Our piece Compromise Reached On Immigration Reform, But The Battle Is Far From Over brought these comments from an experienced industry hand:
“It ain’t going to work”. Require all illegal immigrants to return home to ‘touch base’, pay $5 grand, and then fill out the paperwork for re-entry to the USA? Who thinks of this stuff?
Today, we live in a complex, globally integrated society. Unfortunately, too few people are able to connect the dots of the ‘macro’ benefits and contributions of immigration, legal or otherwise, across all national borders. You might as well shut down the State of California if every ‘illegal’ were forced to repatriate. It is not going to happen.
If there were no ‘economic benefit’ immigration would not be an issue. Why is the stock market booming? Why is the USA at historically low rates of unemployment? The economic answer is that there must be profits being generated from labor’s (legal and illegal) contribution to the national GDP. I have read a lot about the ‘cost’ of illegal immigration, but no one seems to be willing to state the ‘profit’ gained from the same. However, I do not want to get caught up in figures; as it is said, “figures lie, and liars figure”.
How to deal with the movement of what is essentially “human capital” back and forth through a set of artificial borders (lines on a map) has now become a complex, ‘human’ issue.
A close friend of mine, of Italian decent, has a help-wanted ad from our historical past that said, “Negros $1.00/day, Irish $.50/day, Italians need not apply”. It will take human understanding to resolve how this country will chose to manage the contributions of human capital in the future. At this point in US history, the ‘incentives’ to allocate human capital are skewed to, in fact, ‘promote’ immigration, not discourage it.
I do not believe it is possible to ‘legislate’ people into starvation or a life of permanent poverty. We ‘preach economic opportunity’ for everyone, but some really don’t mean it. To the chagrin of many, the ‘free market’ mechanism is allocating resources to their optimum macro-economic benefit.
Luckily, by the accident of birth, I was born white in the USA to English-speaking parents. But, if by accident of birth I were born in Mexico and was presented the opportunity to earn $10 a day in Mexico, or $10 an hour in the USA, you could not deny me entry either, legal or otherwise.
I think comedian George Lopez caught the essence of the dilemma when he said, “So, you want to build a wall at the border to keep Mexicans out? Well, you better build the wall FIRST before you kick them out, otherwise, there will be no one to build it!”.
I suspect if the Powhatan Indian Nation had had a Department of Immigration and Border Patrol Department, they would have sent the settlers of Jamestown back to England 400 years ago.
Today we ‘celebrate’ the anniversary of the foundation of Jamestown, the Queen comes to visit, but no one talks about the diseases brought to the North American continent that wiped out two-thirds of the existing ‘native population’, or the environmental havoc created that changed the landscape forever. It seems to depend on your momentary perspective.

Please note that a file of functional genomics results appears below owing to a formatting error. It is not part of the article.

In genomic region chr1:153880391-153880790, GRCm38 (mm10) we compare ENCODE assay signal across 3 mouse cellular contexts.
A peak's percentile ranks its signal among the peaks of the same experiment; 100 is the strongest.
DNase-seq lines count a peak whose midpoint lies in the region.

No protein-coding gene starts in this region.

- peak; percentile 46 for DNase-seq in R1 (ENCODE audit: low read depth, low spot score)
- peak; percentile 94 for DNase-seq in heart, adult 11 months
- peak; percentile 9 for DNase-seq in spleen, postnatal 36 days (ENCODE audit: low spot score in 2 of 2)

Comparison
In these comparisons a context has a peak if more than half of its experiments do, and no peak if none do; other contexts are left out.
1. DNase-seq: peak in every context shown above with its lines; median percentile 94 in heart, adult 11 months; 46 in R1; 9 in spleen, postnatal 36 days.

No one ‘checked the immigration status’ or denied entry to the hundreds of thousands of slaves brought to our country until we fought a civil war over the issue. Today their descendants are now ‘citizens’ So what do you do with the sons and daughters born in the USA to immigrant parents?
At times there seems to be an eerie, racial similarity to the statements of some anti-immigration proponents who characterize illegal immigrates as merely ‘low wage, untrained labor capable of only menial tasks who are a drain on social resources’. However, this nation was partially built on labor’s contribution to “King Cotton”, tobacco and sugar production. Today, perhaps it is “King Salad”?
For better or worse, all humans act in ways to better their individual existence. I believe that policies that can integrate the positive use of human capital to the benefit of a global society will be far more effective than ‘drawing a line in the sand’.
Immigration is such a complex and important issue that to confront it from a produce-centric standpoint is a little odd.
Our correspondent today approaches the issue from a broader economic perspective. Yet even this leaves questions unanswered.
Economic questions as to who are the really valuable immigrants. Moral questions as to the appropriateness of restricting people to certain occupations. Deep cultural questions … such as do we be believe democracy is eternal, something that will always survive regardless of from where immigrants come or what they believe?
For this Pundit, the problem is not so much with the immigrants as with our own culture. We are no longer willing or able to insist that people learn English, to demand a melting pot in which ethnic hard edges are meted down as people become Americans.
Much focus has been put on illegal immigration, but there is reason for substantial concern that many legal immigrants seem not to be interested in citizenship.
There is little question that, as our correspondent writes, this new plan “won’t work,” but many in D.C. just want a bill. Republicans particularly seem to think that clearing this off the agenda will help them in the next election.
On the other hand, and for the opposite reason, many Democrats seem to want to keep the issue alive.
The one thing that is certain is that this bill can pass or this bill can fail and, either way, we will need another one a few years down the road.